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Title: The timing and experience of menopause among British Pakistani women in Bradford and Leeds, West Yorkshire, UK
Author: Blell, Mwenza Thandiwe
ISNI:       0000 0004 2684 149X
Awarding Body: Durham University
Current Institution: Durham University
Date of Award: 2009
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Previous studies have shown considerable differences at both the population and individual levels in the timing of menopause and the experience of physical and emotional changes related to menopause (generally called symptoms). Attempts to understand this variation have not found a consistent pattern, suggesting that the existing approaches to the study of menopause may have failed to capture some of the complexity of the phenomenon. Previous research on British Pakistanis has not included in-depth study of menopause. The present study has sought to demonstrate that a biosocial research design can improve our understanding of the menopause transition both among British Pakistanis and more generally. This study used a range of methods including semi-structured questionnaire-based interviews and anthropometrics (n=257), life history interviews (n=19), and daily participant observation among middle-aged British Pakistani women in the Leeds/Bradford area of West Yorkshire. Statistical procedures were used on the quantitative data using SPSS 15; qualitative data were analysed using a thematic coding system and NVivo software. This study found that British Pakistani women of a higher occupational social class were more likely to experience hot flushes than women from lower social classes and women who perceive themselves to be of higher status were more likely to have an earlier menopause than their lower status counterparts. Women from the Choudhary Jatt biradari (a caste-related kinship group) were more likely to have a later menopause and were less likely to experience hot flushes than women from other biradaris. Levels of reported anxiety and acculturation were both positively associated with hot flush severity. Women reported a wide range of changes due to menopause and attributed changes to menopause that previous researchers considered to be unrelated to menopause. Attribution of symptoms to menopause was associated with menopausal status, age, and migration status. Women interpreted some items from a standard checklist in ways other than intended by the checklist‘s developers, based on local ideas about menopause. British Pakistani women‘s understandings and perceptions of menopause are intimately linked with their understandings of Islam, sexuality, menstruation, and ageing, as well as their ethnic identity and notions of purity and modesty. Social issues like acculturation, social support, kinship networks, class, and the history of tensions between Pakistanis and the wider society appear to be very important to consider in understanding menopause among British Pakistani women. Social issues such as these may play a role in influencing both the timing and the experience of menopause among women in other groups and thus should be considered in future studies.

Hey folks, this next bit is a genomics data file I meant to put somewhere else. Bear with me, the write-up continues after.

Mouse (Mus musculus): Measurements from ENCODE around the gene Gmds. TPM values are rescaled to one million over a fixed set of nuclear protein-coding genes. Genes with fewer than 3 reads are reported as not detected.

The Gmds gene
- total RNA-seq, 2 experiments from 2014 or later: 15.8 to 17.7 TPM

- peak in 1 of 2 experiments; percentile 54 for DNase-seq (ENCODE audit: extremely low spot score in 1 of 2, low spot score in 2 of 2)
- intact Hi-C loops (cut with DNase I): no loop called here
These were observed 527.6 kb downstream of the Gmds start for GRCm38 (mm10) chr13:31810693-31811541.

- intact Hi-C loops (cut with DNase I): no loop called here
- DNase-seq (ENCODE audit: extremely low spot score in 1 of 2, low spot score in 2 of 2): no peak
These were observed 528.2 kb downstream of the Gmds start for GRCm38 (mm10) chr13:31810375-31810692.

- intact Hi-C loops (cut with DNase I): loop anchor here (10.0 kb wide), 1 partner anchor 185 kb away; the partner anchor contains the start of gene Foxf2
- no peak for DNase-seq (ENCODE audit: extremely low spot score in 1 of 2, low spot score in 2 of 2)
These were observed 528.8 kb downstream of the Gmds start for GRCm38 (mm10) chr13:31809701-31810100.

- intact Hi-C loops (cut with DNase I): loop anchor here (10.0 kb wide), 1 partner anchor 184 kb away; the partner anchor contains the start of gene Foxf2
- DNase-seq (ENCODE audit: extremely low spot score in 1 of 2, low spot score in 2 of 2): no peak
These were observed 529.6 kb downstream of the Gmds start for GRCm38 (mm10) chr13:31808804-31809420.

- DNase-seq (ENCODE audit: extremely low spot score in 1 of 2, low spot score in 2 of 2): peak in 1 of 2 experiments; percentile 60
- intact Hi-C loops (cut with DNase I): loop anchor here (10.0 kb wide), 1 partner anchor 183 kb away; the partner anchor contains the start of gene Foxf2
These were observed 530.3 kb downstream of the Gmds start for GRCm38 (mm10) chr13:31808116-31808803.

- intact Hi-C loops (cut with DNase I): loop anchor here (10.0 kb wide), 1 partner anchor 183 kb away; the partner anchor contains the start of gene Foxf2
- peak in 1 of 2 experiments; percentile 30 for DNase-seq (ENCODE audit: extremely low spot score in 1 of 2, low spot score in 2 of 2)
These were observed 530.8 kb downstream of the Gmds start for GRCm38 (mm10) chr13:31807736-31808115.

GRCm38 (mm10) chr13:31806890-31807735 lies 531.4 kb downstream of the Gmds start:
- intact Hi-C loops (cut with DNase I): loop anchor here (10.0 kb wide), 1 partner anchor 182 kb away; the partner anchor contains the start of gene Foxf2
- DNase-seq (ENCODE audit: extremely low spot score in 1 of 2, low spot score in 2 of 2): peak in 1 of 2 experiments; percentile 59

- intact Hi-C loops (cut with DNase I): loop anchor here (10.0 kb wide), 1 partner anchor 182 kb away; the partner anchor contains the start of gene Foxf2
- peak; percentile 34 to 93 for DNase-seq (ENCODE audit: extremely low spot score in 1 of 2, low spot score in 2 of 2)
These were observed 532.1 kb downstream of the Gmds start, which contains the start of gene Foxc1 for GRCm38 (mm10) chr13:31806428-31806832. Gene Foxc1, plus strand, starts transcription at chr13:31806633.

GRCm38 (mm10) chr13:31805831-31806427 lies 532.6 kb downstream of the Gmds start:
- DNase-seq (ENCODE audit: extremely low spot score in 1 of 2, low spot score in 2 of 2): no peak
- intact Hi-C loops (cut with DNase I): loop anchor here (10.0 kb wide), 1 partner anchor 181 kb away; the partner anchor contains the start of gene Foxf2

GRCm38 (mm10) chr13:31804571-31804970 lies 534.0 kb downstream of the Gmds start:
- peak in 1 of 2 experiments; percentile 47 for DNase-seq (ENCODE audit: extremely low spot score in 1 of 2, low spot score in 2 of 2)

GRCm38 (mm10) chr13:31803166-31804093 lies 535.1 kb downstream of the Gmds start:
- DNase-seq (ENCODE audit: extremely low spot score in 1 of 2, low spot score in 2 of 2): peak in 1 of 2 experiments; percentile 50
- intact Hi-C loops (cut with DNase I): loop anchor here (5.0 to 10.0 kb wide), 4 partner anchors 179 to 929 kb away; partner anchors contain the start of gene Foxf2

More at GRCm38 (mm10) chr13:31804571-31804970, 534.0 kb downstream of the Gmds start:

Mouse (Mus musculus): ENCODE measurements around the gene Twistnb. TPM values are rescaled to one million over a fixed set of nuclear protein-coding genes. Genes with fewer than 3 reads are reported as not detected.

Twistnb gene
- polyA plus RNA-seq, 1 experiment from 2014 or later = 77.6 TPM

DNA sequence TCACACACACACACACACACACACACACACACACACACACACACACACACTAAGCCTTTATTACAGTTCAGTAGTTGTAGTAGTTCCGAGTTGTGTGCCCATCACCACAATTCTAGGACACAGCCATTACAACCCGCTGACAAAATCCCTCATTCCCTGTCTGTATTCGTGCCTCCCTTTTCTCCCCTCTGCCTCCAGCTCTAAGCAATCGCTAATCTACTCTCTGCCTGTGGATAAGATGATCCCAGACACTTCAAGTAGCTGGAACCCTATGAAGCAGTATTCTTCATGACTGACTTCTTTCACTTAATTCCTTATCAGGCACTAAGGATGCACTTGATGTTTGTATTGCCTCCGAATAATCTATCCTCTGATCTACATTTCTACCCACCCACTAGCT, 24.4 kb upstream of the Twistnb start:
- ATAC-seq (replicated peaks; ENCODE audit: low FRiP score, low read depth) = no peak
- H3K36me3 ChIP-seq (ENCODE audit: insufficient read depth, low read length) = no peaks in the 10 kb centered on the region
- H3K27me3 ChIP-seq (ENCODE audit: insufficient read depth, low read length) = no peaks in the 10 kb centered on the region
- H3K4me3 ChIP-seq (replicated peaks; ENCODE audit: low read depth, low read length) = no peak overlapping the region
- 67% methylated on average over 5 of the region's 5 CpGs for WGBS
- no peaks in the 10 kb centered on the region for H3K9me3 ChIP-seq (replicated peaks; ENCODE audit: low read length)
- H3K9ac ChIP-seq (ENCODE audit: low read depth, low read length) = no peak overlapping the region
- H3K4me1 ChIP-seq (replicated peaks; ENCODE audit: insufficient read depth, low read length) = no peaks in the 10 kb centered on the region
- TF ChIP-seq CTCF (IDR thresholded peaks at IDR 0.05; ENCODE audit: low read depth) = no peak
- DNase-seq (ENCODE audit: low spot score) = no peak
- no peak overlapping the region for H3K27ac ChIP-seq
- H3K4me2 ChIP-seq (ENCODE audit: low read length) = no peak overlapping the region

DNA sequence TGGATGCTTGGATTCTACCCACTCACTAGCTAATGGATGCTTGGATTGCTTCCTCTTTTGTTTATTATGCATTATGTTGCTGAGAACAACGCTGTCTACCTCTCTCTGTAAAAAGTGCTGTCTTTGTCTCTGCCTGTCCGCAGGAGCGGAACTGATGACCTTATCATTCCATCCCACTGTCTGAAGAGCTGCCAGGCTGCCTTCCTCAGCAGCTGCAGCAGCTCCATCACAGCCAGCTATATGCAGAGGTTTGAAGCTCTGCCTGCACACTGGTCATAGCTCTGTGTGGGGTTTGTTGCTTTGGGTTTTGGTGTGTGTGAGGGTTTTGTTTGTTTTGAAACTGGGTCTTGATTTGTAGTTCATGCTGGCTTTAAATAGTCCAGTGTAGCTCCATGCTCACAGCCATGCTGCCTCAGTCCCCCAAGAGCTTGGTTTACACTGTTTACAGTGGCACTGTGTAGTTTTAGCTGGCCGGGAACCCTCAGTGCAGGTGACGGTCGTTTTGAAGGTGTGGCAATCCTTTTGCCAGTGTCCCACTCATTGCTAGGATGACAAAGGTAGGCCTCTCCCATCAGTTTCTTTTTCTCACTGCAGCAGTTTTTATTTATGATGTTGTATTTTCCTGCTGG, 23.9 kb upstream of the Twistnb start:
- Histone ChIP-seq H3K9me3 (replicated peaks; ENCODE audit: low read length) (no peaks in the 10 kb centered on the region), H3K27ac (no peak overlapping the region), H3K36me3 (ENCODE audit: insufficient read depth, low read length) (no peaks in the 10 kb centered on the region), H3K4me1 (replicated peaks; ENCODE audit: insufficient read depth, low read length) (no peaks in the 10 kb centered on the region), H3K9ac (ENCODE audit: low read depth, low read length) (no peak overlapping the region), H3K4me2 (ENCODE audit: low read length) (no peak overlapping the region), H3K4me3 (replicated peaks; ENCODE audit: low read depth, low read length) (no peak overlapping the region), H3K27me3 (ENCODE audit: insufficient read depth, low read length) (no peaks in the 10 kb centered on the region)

Supervisor: Not available Sponsor: Not available
Qualification Name: Thesis (Ph.D.) Qualification Level: Doctoral
EThOS ID:  DOI: Not available